Identifying dermatological diseases is a challenging task nowadays. The Architecture employed three phases of operation to perform efficient skin lesion diagnosis. In the first phase, segmentation of Lesion region is calculated. Second Phase carries Color, Texture and shape feature vectors extraction. Iteratively calculated SVM weight values to all combination of feature sets and selected feature sets having highest significant p-map value. Third phase is employed by multi-class PSO Classiﬁcation technique. Experiments on 20 classes of 1450 images are analyzed and results are evaluated using receiver operating characteristic (ROC) curve, which proved that the proposed architecture is highly contributed to computer-aided diagnosis of skin lesions. Our empirical evaluation has a superior retrieval and diagnosis performance when compared to other works.
Belagavi Institute of Medical Sciences
Time : 13:55-14:15
Sushruth G Kamoji graduated (MBBS) from Jawaharlal Nehru Medical College, Belgaum and went on to pursue his Post Graduate Diploma in Dermatology from the prestigious Madras Medical College, Chennai. After completing his Post Graduation, Dr Sushruth G. Kamoji went on to do his Fellowship in Dermato-Surgery from the renowned Post Graduate Institute of Medical Sciences (PGIMER), Chandigarh. Dr Sushruth now works as a Resident Dermatologist at a Govt. medical college – Belgaum Institute of Medical Sciences, Belgaum.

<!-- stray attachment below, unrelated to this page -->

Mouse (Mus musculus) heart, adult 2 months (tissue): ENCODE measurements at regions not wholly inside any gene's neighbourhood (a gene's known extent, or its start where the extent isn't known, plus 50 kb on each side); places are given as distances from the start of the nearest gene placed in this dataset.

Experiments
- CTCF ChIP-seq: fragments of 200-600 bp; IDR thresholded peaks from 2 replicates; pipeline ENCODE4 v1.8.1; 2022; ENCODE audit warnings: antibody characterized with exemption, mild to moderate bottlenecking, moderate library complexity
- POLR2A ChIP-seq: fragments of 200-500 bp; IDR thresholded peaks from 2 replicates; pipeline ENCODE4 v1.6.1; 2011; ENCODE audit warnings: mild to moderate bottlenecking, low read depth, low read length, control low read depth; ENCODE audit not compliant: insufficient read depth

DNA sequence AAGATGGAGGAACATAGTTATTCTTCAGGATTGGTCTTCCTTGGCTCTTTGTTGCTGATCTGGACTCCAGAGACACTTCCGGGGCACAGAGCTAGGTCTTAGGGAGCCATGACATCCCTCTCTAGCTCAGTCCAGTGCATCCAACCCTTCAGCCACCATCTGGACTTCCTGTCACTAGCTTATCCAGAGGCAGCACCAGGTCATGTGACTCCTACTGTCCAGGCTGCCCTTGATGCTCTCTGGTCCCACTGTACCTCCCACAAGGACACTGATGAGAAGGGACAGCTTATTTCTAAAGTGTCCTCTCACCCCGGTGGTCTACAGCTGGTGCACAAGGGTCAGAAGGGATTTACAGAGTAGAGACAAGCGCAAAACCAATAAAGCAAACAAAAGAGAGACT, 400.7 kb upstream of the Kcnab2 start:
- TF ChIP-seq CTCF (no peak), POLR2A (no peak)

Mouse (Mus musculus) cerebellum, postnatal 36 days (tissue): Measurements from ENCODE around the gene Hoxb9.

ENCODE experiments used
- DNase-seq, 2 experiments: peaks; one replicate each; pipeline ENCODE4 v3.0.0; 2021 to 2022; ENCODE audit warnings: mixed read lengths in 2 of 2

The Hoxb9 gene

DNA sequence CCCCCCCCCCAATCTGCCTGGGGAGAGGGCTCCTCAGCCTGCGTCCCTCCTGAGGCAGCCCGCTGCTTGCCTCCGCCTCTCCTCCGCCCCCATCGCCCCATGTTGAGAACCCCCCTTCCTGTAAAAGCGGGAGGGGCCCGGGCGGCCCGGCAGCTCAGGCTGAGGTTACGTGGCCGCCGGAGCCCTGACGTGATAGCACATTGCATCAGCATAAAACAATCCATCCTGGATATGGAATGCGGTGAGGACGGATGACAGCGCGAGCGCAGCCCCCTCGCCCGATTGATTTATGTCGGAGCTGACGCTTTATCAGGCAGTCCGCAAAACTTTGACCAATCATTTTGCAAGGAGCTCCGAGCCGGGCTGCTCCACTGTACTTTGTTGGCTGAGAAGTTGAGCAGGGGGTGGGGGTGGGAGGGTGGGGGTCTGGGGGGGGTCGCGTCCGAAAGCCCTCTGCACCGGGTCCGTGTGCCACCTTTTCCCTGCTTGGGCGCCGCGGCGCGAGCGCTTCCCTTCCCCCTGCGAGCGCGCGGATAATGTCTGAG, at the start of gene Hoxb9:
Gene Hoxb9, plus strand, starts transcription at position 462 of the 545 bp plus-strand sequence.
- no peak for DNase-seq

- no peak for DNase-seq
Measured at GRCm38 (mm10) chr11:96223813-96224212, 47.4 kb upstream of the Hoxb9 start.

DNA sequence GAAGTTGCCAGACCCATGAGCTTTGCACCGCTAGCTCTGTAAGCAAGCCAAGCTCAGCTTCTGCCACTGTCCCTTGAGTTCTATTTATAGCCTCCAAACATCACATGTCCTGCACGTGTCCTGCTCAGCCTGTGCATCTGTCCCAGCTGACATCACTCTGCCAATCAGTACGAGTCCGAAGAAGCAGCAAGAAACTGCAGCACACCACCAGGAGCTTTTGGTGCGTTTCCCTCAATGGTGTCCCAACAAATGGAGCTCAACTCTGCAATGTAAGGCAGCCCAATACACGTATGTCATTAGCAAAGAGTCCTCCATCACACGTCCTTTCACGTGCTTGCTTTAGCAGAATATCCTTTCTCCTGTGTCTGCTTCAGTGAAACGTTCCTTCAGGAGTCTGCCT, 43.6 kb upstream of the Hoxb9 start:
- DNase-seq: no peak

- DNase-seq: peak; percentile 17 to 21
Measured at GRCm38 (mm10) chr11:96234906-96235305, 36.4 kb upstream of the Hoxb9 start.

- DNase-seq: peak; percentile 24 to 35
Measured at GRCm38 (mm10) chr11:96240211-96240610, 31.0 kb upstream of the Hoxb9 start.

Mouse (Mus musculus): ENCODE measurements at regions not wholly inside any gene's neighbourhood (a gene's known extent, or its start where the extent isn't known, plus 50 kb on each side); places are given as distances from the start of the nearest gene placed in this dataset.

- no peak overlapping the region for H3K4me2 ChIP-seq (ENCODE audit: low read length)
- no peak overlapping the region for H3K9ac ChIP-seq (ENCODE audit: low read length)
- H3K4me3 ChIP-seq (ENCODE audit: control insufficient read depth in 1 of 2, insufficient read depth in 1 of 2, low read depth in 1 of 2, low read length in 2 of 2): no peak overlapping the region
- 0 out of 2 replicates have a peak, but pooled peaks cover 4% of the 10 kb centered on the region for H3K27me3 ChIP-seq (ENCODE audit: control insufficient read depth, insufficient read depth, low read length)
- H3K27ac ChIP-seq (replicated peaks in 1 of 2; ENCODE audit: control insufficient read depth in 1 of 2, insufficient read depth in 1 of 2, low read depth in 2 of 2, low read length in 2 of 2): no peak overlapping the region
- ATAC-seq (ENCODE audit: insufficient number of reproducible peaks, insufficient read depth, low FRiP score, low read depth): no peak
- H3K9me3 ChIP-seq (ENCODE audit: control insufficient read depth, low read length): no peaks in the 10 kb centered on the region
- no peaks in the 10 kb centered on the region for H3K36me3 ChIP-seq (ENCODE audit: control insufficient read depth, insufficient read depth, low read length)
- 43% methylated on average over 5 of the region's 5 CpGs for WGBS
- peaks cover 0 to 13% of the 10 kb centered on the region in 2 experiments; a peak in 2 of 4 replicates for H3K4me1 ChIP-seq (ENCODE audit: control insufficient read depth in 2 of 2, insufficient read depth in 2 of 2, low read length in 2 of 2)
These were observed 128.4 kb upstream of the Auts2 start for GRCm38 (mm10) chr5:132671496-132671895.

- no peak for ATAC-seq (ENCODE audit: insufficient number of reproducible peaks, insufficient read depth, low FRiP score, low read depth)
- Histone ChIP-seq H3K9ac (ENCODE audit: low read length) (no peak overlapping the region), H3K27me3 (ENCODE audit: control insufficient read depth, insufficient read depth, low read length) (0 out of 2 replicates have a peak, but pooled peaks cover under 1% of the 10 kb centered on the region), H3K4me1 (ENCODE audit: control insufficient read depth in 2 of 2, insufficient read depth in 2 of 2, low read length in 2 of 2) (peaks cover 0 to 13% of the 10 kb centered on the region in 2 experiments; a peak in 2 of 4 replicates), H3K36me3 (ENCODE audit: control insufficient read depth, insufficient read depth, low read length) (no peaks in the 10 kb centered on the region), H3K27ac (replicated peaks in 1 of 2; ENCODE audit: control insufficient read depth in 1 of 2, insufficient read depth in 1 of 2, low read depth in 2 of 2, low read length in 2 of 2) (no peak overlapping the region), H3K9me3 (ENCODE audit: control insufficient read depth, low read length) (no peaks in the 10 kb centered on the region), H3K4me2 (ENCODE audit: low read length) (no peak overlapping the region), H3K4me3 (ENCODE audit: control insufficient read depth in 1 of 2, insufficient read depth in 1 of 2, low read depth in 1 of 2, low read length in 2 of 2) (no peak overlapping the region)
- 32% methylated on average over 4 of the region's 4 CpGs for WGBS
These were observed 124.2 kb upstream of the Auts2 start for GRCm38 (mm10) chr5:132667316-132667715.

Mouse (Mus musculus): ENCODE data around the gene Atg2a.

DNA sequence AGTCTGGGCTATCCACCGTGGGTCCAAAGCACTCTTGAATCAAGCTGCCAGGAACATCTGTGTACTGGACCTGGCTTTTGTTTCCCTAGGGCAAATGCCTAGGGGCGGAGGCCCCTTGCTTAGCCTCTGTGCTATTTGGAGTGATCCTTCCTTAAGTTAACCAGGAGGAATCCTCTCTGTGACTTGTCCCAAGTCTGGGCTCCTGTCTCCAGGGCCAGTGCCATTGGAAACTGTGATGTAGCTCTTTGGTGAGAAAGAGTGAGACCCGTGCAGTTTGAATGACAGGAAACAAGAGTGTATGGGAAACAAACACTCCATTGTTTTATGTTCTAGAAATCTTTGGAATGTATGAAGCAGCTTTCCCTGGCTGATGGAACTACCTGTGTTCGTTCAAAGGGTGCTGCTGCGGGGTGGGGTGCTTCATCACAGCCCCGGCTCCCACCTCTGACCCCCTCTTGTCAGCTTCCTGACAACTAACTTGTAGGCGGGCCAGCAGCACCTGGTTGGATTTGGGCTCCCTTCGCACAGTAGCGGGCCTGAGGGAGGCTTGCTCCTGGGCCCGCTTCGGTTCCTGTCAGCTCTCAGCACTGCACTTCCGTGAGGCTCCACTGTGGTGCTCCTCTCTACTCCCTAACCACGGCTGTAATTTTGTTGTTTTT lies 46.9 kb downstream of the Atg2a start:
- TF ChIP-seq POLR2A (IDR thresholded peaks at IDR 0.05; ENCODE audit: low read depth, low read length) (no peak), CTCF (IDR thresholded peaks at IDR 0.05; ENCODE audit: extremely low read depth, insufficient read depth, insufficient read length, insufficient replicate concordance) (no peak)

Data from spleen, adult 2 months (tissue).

Background: Acne vulgaris is a chronic inflammatory disease affecting majority of the adolescent population. It has been shown to have a severe impact on the psychosocial well being of a person. Objectives: To assess the psychological impact of acne vulgaris, to analyze their beliefs and outlook about treatment of acne. Materials & Methods: A total of 390 cases of acne attending a government tertiary hospital and private skin clinic were analyzed. After obtaining their consent each of them were handed a self administered questionnaire and their grade of acne noted by the investigator. Patients were analyzed using Cardiff Acne Disability Index for their psychological impairment and another set of questions to determine their beliefs on cause, monthly budget for treatment and preference for topical and oral medications in treatment of acne. Results: Out of 390 cases 194 (49.7%) were males and 196 (50.3%) were females. Majority (364-93.33%) of them were students. Of these 390 cases, 321 (82.3%) had either Grade-1 or Grade-2 acne while there were only 9 cases of Grade-4 acne. With regard to the CADI scores 59 cases had a score of >8, signifying psychological impact on due to acne. However, the overwhelming majority (84.87%) had a CADI score <8. This is in contradiction to most studies conducted worldwide. A large number of respondents said that they had acne on and off but persistent acne for more than a year was noted in 121 (31%) cases. Despite this 206 (52.82%) cases had never sought treatment for acne. In the remainder of 184 patients (47.17%) who took treatment, 82 of them had used the medication based on an advertisement, friend’s suggestion or an over the counter product. It was quite naturally that 110 (59.78%) cases were not satisfied with the treatment. Even though 102 cases were treated by doctors only 50 had been explained about the usage of medicines and course of the disease which is very important to maintain adherence in acne therapy. When questioned about the cost of therapy, 136 (34%) respondents said they would not want to spend more than INR 300 per month for treatment of acne. 144 (37%) patients said they wished to use only a night cream for their treatment. 276 (71%) patients considered, dermatologist was the right person to treat acne followed by their family doctor (13.58%). Acne was considered to be a cosmetic problem by 149 (38.2%). 214 (54.87%) cases felt their acne was due to hormones. 169 (43.33%) cases attributed their flare in acne to stress.